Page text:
Massachusetts Medical Society: MMS Information Technology Award: 2014 Winners

MMS Information Technology Award: 2014 Winners

Marc Succi – 2-Minute Medicine

Category: Resident

Clinicians spend a significant portion of time exploring segmented content platforms for new medical research. 2 Minute Medicine was created to produce original, centralized, medical reports of current research.

The applicant’s web publication produced ~110 reports/month in 2014, serving 120,000+ monthly views in 120+ countries. In the past year, readership grew 214% (Q2 2014/Q2 2013). The bounce rate in Q2 2014 was 30%, a decrease of 3% from Q2 2013, indicating industry-leading reader engagement. A pool of 250 readers were randomly selected from our registered user list (users registered for at least one week). 42% responded. Prior to using the site, readers reported consuming a mean of 2.92 studies per week. After using the site for at least one week, readers reported consuming a mean of 6.99 studies weekly. 31% of visitors engaged the site daily, 22% every other day, and 29% once per week. 97% of readers agreed or strongly agreed that they were more up to date with medical.

In conclusion, centralized, numerically-rated and concise medical reports from is a useful medical education tool.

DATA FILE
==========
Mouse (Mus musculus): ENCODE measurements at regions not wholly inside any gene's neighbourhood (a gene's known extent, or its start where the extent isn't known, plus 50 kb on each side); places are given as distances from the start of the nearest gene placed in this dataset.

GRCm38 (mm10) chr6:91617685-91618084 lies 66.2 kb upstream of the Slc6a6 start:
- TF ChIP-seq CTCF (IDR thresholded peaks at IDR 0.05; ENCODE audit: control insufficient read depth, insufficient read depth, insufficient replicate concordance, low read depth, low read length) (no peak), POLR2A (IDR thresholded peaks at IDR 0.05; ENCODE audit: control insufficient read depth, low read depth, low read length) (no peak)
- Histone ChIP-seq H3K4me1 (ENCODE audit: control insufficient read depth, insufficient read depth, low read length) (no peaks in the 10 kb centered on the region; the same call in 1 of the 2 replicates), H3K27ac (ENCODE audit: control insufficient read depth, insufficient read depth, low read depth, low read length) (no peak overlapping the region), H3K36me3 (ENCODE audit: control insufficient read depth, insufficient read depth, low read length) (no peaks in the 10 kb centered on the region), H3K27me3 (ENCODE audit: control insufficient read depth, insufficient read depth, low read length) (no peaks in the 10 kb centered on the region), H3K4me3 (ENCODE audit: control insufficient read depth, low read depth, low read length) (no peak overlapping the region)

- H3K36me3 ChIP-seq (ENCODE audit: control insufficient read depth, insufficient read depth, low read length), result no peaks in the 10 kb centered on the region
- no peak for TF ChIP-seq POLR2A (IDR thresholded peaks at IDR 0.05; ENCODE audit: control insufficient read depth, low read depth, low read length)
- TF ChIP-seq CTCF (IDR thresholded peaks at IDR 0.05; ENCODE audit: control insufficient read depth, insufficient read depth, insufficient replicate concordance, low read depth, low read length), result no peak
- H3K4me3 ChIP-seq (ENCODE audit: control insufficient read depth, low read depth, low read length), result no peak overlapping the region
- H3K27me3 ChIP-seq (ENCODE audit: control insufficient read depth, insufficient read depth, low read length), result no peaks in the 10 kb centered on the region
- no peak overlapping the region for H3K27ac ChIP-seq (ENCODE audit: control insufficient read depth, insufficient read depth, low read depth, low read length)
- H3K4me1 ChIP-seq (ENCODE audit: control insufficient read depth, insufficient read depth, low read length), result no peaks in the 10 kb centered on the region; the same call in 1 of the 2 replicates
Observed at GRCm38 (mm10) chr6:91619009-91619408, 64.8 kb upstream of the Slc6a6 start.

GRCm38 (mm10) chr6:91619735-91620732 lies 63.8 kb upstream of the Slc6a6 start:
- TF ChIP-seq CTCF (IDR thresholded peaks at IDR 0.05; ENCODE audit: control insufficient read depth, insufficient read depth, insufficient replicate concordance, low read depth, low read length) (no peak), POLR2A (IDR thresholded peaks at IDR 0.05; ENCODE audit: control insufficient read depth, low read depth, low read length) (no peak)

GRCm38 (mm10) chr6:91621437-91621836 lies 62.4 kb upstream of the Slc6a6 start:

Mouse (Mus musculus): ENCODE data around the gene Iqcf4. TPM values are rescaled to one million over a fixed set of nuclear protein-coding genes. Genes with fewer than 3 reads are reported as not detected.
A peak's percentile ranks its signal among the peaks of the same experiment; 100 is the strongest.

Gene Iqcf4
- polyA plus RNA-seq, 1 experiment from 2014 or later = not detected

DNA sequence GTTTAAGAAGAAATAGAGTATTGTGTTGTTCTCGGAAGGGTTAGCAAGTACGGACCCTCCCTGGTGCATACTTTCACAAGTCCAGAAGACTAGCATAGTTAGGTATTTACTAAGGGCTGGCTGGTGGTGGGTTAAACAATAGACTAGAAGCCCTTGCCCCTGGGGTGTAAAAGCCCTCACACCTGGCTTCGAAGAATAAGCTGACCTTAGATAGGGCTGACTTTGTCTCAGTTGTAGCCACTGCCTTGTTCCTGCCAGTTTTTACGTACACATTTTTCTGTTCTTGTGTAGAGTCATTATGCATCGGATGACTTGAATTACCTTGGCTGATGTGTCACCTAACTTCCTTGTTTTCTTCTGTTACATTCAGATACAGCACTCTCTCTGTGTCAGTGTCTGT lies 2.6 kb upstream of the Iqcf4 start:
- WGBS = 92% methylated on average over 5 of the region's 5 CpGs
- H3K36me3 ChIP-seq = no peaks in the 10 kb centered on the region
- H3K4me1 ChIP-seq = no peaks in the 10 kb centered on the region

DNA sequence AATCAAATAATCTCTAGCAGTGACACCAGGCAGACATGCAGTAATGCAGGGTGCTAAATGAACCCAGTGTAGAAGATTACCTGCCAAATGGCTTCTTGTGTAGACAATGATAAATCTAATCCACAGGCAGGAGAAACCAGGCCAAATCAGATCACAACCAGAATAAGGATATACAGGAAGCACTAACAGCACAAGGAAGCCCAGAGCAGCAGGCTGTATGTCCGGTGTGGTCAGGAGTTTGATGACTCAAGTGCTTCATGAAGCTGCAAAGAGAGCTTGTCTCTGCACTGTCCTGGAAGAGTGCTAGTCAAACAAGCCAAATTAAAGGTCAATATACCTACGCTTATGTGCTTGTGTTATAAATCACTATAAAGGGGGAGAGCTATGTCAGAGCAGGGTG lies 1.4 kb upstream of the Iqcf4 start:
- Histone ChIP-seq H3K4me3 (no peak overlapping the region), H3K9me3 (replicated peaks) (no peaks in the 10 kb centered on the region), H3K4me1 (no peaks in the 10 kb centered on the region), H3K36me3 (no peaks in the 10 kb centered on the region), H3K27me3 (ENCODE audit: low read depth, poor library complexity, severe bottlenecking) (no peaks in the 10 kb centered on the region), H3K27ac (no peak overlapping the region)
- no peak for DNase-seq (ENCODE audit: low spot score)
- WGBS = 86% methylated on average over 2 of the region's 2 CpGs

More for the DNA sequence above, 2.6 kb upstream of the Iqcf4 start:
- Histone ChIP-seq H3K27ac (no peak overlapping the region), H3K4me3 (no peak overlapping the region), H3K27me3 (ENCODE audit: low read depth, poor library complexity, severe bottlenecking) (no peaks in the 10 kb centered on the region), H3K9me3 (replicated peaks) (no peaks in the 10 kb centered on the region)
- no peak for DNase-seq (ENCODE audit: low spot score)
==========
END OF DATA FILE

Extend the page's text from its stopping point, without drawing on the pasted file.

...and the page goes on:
Ben Arevolo and Brad Seigal – RapiDose

Category: Student

Over six weeks, six Guatemalan medical interns (‘externos’) were given a smartphone containing an application (“app”) to reduce medication-dosing errors in a step-wedge study design. Dosing was monitored in real time to ensure the app suggested safe doses. Pharmacy records were analyzed, externos were timed during brief clinical encounters, patients were asked quality improvement survey questions, and externos answered quantitative and qualitative questions about their user experience.

After introducing the app, the entire patient encounter was completed 27% faster. Without the app, medications  were dosed incorrectly 34% of the time there was a net 43% improvement in dosing accuracy when medications were dosed using the app, raising total dosing accuracy to 94%. All of the clinicians testing the app reported that the app was ‘easy’ or ‘very easy’ to use.

Overall, the app was demonstrated to be safe and efficient. Making this app available to junior physicians can improve patient safety by greatly enhancing dosing accuracy and permitting more clinical time to be devoted to non-dosing activities — adding value to patients and providers alike.

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